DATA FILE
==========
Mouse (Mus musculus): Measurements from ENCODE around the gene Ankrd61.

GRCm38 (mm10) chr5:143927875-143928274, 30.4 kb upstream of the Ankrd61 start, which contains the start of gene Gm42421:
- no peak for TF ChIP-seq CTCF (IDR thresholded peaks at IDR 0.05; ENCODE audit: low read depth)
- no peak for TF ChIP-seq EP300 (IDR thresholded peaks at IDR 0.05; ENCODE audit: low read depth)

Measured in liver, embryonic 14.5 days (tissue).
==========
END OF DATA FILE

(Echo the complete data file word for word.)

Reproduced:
Mouse (Mus musculus): Measurements from ENCODE around the gene Ankrd61.

GRCm38 (mm10) chr5:143927875-143928274, 30.4 kb upstream of the Ankrd61 start, which contains the start of gene Gm42421:
- no peak for TF ChIP-seq CTCF (IDR thresholded peaks at IDR 0.05; ENCODE audit: low read depth)
- no peak for TF ChIP-seq EP300 (IDR thresholded peaks at IDR 0.05; ENCODE audit: low read depth)

Measured in liver, embryonic 14.5 days (tissue).